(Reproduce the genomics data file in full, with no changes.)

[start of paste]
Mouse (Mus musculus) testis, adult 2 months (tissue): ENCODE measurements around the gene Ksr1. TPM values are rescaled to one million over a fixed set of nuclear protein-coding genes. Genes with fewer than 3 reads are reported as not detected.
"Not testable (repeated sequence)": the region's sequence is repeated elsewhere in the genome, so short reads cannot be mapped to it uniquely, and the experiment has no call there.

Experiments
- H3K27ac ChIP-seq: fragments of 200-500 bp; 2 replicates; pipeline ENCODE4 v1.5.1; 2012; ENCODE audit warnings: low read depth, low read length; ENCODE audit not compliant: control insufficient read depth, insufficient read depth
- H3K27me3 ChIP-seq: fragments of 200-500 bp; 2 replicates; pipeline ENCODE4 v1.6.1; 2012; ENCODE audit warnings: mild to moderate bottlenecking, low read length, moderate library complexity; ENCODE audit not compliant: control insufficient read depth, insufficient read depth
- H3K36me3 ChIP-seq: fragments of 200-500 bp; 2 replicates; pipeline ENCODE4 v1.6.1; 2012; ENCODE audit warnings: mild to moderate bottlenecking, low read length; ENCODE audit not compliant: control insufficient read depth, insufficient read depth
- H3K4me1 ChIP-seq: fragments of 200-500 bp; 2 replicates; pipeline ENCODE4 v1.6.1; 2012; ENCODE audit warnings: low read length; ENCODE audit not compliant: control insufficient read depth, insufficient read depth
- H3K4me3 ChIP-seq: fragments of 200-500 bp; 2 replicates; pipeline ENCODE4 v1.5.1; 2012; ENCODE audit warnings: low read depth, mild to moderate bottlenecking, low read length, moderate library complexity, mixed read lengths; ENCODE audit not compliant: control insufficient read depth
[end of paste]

Mouse (Mus musculus) testis, adult 2 months (tissue): ENCODE measurements around the gene Ksr1. TPM values are rescaled to one million over a fixed set of nuclear protein-coding genes. Genes with fewer than 3 reads are reported as not detected.
"Not testable (repeated sequence)": the region's sequence is repeated elsewhere in the genome, so short reads cannot be mapped to it uniquely, and the experiment has no call there.

Experiments
- H3K27ac ChIP-seq: fragments of 200-500 bp; 2 replicates; pipeline ENCODE4 v1.5.1; 2012; ENCODE audit warnings: low read depth, low read length; ENCODE audit not compliant: control insufficient read depth, insufficient read depth
- H3K27me3 ChIP-seq: fragments of 200-500 bp; 2 replicates; pipeline ENCODE4 v1.6.1; 2012; ENCODE audit warnings: mild to moderate bottlenecking, low read length, moderate library complexity; ENCODE audit not compliant: control insufficient read depth, insufficient read depth
- H3K36me3 ChIP-seq: fragments of 200-500 bp; 2 replicates; pipeline ENCODE4 v1.6.1; 2012; ENCODE audit warnings: mild to moderate bottlenecking, low read length; ENCODE audit not compliant: control insufficient read depth, insufficient read depth
- H3K4me1 ChIP-seq: fragments of 200-500 bp; 2 replicates; pipeline ENCODE4 v1.6.1; 2012; ENCODE audit warnings: low read length; ENCODE audit not compliant: control insufficient read depth, insufficient read depth
- H3K4me3 ChIP-seq: fragments of 200-500 bp; 2 replicates; pipeline ENCODE4 v1.5.1; 2012; ENCODE audit warnings: low read depth, mild to moderate bottlenecking, low read length, moderate library complexity, mixed read lengths; ENCODE audit not compliant: control insufficient read depth